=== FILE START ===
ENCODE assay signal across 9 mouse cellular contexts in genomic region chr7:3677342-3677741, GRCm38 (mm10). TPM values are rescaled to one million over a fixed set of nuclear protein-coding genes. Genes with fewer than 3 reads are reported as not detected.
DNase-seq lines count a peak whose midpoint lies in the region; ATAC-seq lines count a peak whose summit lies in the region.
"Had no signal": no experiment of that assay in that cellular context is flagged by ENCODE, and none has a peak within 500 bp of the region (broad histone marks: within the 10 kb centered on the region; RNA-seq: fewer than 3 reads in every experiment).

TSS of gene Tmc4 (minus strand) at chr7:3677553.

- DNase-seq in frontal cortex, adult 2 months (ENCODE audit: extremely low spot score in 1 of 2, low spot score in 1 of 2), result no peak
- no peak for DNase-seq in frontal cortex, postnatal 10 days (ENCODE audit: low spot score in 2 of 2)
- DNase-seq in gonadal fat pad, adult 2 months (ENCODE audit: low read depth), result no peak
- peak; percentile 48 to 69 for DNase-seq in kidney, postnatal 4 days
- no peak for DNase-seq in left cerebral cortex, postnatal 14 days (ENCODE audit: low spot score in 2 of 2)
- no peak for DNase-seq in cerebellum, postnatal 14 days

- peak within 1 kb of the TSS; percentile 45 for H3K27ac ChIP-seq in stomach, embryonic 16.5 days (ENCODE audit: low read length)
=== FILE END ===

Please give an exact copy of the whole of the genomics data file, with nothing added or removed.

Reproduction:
ENCODE assay signal across 9 mouse cellular contexts in genomic region chr7:3677342-3677741, GRCm38 (mm10). TPM values are rescaled to one million over a fixed set of nuclear protein-coding genes. Genes with fewer than 3 reads are reported as not detected.
DNase-seq lines count a peak whose midpoint lies in the region; ATAC-seq lines count a peak whose summit lies in the region.
"Had no signal": no experiment of that assay in that cellular context is flagged by ENCODE, and none has a peak within 500 bp of the region (broad histone marks: within the 10 kb centered on the region; RNA-seq: fewer than 3 reads in every experiment).

TSS of gene Tmc4 (minus strand) at chr7:3677553.

- DNase-seq in frontal cortex, adult 2 months (ENCODE audit: extremely low spot score in 1 of 2, low spot score in 1 of 2), result no peak
- no peak for DNase-seq in frontal cortex, postnatal 10 days (ENCODE audit: low spot score in 2 of 2)
- DNase-seq in gonadal fat pad, adult 2 months (ENCODE audit: low read depth), result no peak
- peak; percentile 48 to 69 for DNase-seq in kidney, postnatal 4 days
- no peak for DNase-seq in left cerebral cortex, postnatal 14 days (ENCODE audit: low spot score in 2 of 2)
- no peak for DNase-seq in cerebellum, postnatal 14 days

- peak within 1 kb of the TSS; percentile 45 for H3K27ac ChIP-seq in stomach, embryonic 16.5 days (ENCODE audit: low read length)